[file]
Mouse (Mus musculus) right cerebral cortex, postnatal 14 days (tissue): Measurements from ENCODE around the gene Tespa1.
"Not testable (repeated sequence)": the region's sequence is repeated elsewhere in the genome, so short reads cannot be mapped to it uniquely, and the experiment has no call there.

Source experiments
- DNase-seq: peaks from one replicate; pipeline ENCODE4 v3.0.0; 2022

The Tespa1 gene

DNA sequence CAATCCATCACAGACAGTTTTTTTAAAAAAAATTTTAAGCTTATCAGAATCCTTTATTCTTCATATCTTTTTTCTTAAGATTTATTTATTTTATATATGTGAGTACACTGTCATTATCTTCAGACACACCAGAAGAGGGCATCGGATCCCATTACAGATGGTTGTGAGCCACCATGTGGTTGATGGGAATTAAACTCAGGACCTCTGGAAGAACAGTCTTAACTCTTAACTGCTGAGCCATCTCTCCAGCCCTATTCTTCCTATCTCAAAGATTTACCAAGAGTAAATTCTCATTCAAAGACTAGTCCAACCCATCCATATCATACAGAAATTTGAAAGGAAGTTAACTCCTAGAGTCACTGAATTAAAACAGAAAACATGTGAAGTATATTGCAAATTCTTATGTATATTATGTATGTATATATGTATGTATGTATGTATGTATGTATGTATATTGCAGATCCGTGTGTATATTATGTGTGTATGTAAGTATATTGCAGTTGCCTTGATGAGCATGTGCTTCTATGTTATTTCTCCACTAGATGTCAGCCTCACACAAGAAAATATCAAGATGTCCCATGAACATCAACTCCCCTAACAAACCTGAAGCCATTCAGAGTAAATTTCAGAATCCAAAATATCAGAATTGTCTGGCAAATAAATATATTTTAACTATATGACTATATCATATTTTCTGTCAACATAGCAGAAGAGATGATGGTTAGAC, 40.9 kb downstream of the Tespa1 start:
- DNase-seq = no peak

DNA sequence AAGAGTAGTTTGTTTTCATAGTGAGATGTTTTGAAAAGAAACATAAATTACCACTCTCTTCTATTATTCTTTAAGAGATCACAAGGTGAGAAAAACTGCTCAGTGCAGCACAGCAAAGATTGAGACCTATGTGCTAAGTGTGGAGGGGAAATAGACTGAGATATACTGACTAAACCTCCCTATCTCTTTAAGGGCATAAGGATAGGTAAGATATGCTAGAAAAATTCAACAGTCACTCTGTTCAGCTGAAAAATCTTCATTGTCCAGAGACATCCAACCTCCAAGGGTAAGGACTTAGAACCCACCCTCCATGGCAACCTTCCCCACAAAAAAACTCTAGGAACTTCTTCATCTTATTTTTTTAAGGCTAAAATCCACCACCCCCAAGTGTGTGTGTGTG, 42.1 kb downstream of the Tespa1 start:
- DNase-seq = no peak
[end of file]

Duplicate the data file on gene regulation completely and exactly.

Mouse (Mus musculus) right cerebral cortex, postnatal 14 days (tissue): Measurements from ENCODE around the gene Tespa1.
"Not testable (repeated sequence)": the region's sequence is repeated elsewhere in the genome, so short reads cannot be mapped to it uniquely, and the experiment has no call there.

Source experiments
- DNase-seq: peaks from one replicate; pipeline ENCODE4 v3.0.0; 2022

The Tespa1 gene

DNA sequence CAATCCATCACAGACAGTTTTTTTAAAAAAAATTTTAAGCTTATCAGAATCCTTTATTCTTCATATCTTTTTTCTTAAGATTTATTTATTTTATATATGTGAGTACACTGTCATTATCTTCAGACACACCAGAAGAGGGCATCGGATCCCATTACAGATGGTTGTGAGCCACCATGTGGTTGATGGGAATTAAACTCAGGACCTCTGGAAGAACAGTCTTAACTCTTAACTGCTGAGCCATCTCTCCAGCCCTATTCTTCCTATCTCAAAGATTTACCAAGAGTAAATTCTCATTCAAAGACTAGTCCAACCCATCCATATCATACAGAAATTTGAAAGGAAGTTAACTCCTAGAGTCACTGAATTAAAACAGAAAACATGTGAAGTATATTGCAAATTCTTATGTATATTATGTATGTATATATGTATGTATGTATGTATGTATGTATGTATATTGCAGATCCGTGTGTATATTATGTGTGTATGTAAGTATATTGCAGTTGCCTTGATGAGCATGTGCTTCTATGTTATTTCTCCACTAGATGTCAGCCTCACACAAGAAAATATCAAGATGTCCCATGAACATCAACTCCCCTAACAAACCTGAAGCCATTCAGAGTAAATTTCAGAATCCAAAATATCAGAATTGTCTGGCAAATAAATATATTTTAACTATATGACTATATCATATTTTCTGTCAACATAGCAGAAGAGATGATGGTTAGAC, 40.9 kb downstream of the Tespa1 start:
- DNase-seq = no peak

DNA sequence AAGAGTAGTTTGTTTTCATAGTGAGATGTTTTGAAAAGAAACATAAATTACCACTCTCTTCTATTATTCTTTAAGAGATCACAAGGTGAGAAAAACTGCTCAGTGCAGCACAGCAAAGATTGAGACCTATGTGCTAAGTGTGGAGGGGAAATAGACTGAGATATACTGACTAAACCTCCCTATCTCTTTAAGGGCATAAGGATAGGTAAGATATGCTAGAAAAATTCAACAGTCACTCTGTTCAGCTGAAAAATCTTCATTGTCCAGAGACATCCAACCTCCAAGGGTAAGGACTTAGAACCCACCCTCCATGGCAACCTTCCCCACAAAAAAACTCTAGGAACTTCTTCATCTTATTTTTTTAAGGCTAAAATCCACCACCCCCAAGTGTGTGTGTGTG, 42.1 kb downstream of the Tespa1 start:
- DNase-seq = no peak